Customs and traditions in Canada

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Customs and traditions in Canada 

 There are all sorts of religions and cultures in Canada, which makes it multicultural. These cultures all have their own unique customs and traditions. For example, Christians put up fir trees and stockings at Christmas time. Santa Clause will then come and give them presents. They also have Easter where the Easter Bunny will come and hide eggs Customs and Traditions for the children to find. And Jewish children have bar and bat mitzvahs at the age of thirteen.  

Even though Canada is multicultural we still share some customs and traditions that belong to all a Canadians. For example, every year we have many non-religious celebrations. Some of these are the Calgary Stampede, Klondike Days, Quebec Carnival, the Maple Syrup Festivals and Canada Day. The Calgary Stampede is held in Calgary, Alberta every year in July and it was originally an agricultural fair. Then they included a rodeo and it evolved into what it is today - the rodeo, rides, games, funhouses and some traditional cowboy things. Klondike Days are held in Edmonton, Alberta every year in July and it has log sawing and rock lifting contests to see who is the Klondike King. “The Klondike” is a river in Alberta that had gold discovered in it 1896.  Klondike Days is to celebrate finding the gold in the river.  The Quebec Carnival is a winter event held in Quebec City every February.  It starts with a show with singing and dancing and through the rest of the carnival they have snow swimming, canoeing through the nearly frozen St. Lawrence River and the crowning of the “queen” of the carnival. The Maple Syrup Festival is held in the spring when people from small towns collect the sap from the maple trees. Some times people can go to the towns for sleigh rides and to see how they make maple sugar.  And last, but not least, Canada Day is the day that Canadians of all different cultural backgrounds celebrate being Canadian.    

Some other customs and traditions Canadians share are their loyalty to the queen and their country’s heritage.  All Canadians learn about their country through school.  We all know that there were first the natives and then the Europeans, but that the Europeans took over because of their advanced technology. 

Food Customs at Ceremonial Occasions.

     Ceremonial food does not generally differ greatly in content from everyday foods. What distinguishes food in ceremonial settings, such as state dinners, is not the type of food but the amount of food served and the complexity of its presentation and consumption. Ceremonial dinners are often made up of a long list of dishes served in a rigid sequence, eaten with utensils specified for each portion, and presented in often elaborate arrangement either generally, on the table as a whole, or in the particular portions placed on each diner's plate.  

     The same general consideration applies to meals for more private special occasions, such as those marking important religious holidays such as Christmas. The number of discrete dishes is usually quite large, the preparation of each is often specialized and involved, and portions consumed are more often than not greater than what one would consume under other circumstances. These more private special occasion meals often involve entire extended families sharing in both preparing and eating the meal.  

     There is another special meal worth mentioning, the potluck. "Potluck" is derived from the word potlatch, a special occasion of many West Coast First Nations peoples. The potluck involves each guest preparing and bringing a dish to the event, to be shared by all the diners. The key component of this particular kind of meal is food sharing among friends as opposed to food making for family. In general, potluck meals are meals shared by friends or coworkers. They express the symbolic importance of the meal as a part of the moral geography of social relations among nonkin, but distinguish this meal as an act of food sharing rather than an act of food preparation. That is, the potluck meal expresses a sense of community and kindness, while the family meal expresses a sense of service, duty, and family solidarity.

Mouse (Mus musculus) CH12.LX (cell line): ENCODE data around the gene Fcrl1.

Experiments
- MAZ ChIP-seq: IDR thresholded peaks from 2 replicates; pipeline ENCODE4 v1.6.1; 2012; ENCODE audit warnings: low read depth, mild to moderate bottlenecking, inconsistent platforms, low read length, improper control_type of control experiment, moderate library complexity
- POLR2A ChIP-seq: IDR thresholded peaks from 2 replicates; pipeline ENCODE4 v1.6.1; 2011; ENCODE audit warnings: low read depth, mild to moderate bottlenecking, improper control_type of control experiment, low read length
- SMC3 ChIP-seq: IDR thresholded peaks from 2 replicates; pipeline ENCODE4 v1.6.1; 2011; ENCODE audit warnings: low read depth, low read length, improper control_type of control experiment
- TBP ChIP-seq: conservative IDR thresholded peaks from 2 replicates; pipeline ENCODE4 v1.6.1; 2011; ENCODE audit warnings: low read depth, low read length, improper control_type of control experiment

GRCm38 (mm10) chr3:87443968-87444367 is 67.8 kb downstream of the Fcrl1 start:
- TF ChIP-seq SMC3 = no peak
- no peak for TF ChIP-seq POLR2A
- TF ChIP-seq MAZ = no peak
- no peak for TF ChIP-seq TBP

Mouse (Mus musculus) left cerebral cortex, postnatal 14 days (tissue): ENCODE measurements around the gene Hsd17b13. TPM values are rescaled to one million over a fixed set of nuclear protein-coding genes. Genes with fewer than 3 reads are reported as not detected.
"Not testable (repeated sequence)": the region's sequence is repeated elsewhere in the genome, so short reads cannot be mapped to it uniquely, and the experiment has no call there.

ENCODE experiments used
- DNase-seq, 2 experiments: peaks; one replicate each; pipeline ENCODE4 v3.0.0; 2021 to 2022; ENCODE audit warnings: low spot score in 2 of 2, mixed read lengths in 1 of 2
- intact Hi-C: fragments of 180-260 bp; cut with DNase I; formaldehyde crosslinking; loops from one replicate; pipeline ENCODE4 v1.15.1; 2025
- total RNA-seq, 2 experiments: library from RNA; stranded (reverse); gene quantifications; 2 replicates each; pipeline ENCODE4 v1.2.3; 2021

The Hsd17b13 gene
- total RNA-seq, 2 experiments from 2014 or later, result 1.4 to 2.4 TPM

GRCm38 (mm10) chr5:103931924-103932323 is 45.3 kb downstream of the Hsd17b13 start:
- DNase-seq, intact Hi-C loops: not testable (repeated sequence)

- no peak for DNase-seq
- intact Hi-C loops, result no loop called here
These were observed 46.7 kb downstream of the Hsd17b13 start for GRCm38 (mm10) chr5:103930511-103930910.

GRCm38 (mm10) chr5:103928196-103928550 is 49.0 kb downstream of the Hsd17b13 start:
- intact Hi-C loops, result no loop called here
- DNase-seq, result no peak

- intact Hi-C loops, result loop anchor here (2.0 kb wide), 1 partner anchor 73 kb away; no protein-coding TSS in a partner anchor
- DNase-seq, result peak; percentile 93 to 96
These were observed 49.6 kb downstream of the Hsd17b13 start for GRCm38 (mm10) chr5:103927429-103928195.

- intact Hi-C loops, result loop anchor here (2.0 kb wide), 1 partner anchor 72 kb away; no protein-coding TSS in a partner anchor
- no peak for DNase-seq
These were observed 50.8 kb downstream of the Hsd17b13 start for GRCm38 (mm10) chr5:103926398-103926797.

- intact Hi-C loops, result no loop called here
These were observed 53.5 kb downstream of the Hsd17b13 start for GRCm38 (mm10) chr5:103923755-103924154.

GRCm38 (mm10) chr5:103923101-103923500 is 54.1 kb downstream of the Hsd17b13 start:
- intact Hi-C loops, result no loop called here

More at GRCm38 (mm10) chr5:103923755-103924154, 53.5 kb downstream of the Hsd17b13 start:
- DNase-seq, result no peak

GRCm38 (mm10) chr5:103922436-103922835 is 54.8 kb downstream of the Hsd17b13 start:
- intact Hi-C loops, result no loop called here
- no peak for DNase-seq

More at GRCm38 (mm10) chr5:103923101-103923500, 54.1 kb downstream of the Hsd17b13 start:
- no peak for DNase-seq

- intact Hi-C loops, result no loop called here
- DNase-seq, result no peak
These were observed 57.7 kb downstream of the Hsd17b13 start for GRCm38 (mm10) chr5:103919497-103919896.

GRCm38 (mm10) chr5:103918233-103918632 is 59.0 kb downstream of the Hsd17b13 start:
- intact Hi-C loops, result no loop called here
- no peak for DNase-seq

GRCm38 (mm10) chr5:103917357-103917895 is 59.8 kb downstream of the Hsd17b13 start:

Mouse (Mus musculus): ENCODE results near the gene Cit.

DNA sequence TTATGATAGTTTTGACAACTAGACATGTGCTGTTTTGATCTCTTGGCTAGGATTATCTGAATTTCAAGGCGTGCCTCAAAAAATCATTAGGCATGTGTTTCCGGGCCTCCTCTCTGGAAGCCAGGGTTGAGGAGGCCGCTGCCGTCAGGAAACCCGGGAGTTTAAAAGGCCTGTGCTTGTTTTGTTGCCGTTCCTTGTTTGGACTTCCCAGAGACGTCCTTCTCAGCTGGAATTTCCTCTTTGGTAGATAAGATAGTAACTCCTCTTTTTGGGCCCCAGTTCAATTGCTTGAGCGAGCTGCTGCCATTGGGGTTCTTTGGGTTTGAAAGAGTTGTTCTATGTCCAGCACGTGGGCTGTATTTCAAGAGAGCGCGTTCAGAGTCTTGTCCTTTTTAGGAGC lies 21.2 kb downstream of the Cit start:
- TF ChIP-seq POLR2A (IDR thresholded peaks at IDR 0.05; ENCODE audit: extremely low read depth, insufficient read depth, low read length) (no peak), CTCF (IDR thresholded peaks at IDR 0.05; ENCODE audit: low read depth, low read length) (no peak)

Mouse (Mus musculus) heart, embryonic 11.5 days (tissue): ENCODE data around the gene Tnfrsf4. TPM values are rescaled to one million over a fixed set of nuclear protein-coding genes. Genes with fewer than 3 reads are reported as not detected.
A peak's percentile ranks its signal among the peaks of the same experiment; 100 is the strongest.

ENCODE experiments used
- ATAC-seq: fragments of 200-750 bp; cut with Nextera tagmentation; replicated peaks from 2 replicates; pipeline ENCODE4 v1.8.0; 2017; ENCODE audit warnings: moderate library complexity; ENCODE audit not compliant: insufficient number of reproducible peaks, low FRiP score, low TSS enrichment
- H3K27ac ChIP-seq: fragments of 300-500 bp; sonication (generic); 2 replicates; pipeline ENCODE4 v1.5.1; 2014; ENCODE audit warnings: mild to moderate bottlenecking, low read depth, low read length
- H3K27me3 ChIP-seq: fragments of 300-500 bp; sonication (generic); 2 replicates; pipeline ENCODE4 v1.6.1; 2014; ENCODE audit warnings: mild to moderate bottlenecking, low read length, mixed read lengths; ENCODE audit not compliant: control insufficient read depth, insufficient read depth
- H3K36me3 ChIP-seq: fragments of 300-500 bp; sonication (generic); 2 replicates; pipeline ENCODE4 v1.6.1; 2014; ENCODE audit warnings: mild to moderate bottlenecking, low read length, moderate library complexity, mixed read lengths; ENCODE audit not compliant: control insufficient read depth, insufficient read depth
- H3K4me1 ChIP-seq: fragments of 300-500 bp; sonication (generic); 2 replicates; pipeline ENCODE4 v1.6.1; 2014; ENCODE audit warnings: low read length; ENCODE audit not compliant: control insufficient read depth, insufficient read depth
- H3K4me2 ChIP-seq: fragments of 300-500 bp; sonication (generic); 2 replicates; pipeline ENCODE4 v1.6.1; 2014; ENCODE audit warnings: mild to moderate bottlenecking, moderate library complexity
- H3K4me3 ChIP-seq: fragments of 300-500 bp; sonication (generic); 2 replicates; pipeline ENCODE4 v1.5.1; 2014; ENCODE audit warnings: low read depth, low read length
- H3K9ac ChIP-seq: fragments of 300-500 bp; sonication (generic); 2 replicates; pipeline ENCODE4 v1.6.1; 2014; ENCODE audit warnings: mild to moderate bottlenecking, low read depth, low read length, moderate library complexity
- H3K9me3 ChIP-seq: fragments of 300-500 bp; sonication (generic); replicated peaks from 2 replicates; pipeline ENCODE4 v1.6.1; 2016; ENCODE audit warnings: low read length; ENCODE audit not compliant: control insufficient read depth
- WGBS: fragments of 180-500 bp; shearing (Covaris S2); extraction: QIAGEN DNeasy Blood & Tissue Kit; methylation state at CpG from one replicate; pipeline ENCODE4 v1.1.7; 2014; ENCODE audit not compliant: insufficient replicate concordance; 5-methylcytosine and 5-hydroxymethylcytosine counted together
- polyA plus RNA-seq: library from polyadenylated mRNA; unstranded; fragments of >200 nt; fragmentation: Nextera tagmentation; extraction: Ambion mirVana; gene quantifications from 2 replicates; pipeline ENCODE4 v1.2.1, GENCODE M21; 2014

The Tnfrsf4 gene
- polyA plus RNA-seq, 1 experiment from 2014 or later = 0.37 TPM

Canadian christmas traditions

      The influence of Europe in the Christmas traditions of Canada can be seen in the celebrations and the various customs and traditions of the holiday. The midnight mass is the central celebration of French Canadians on Xmas eve, where they display a nativity scene beneath a Xmas tree. After the mass, the family has a huge banquet as part of the Christmas traditions of Canada. Gift-giving occurs on New Year’s Day. 

     For the English Canadians, the Christmas traditions of Canada feasts usually include a roast goose or beef and plum pudding. The homes are decorated with pine bough and kissing balls. They also sing the ancient carols during the period. 

The German Canadians have the Tannenbaum in the place of honor in their homes. The children await the Christkindl, a messenger from the Christ child while the mothers make stolen and Xmas cookies. Xmas trees, ancient carols, gingerbread houses, and advent calendars are part of their tradition.  

The various Canadians of Indian heritage have a different set of the Christmas traditions of Canada for each Indian nation, including gift-giving, feasts, singing, dancing, drumming and games, which were part of their ancient winter celebrations. The Cree children visit the homes of their relatives to collect their gifts. The Inuit hold feasts of caribou, seal, raw fish, and turkey.

     Ukrainian immigrants celebrate the feast of Saint Philip by cleaning their homes, bodies and souls. The Eastern Orthodox religious influences in Christmas traditions Canada blend with pagan agrarian customs. They hold a day of fasting that ends on Xmas Eve when the hold the Holy Supper with twelve dishes. The astrological symbolism is evident in the combination Christian motifs and agrarian practice which are shown in the twelve dishes representing the twelve lunar cycles of the year and the twelve Disciples of Christ. No meat and milk is served with the dishes because emphasis is placed on the field, garden, and orchard during the celebration. 

     Canadian Thanksgiving

     Thanksgiving is the second Monday in October, and is a statutory holiday in all jurisdictions except New Brunswick, Newfoundland, Nova Scotia, and Prince Edward Island  

     As a liturgical festival, Thanksgiving corresponds to the English and continental European Harvest festival, with churches decorated with cornucopias, pumpkins, corn, wheat sheaves, and other harvest bounty, English and European harvest hymns sung on the Sunday of Thanksgiving weekend and scriptural lections drawn from the biblical stories relating to the Jewish harvest festival of Sukkot.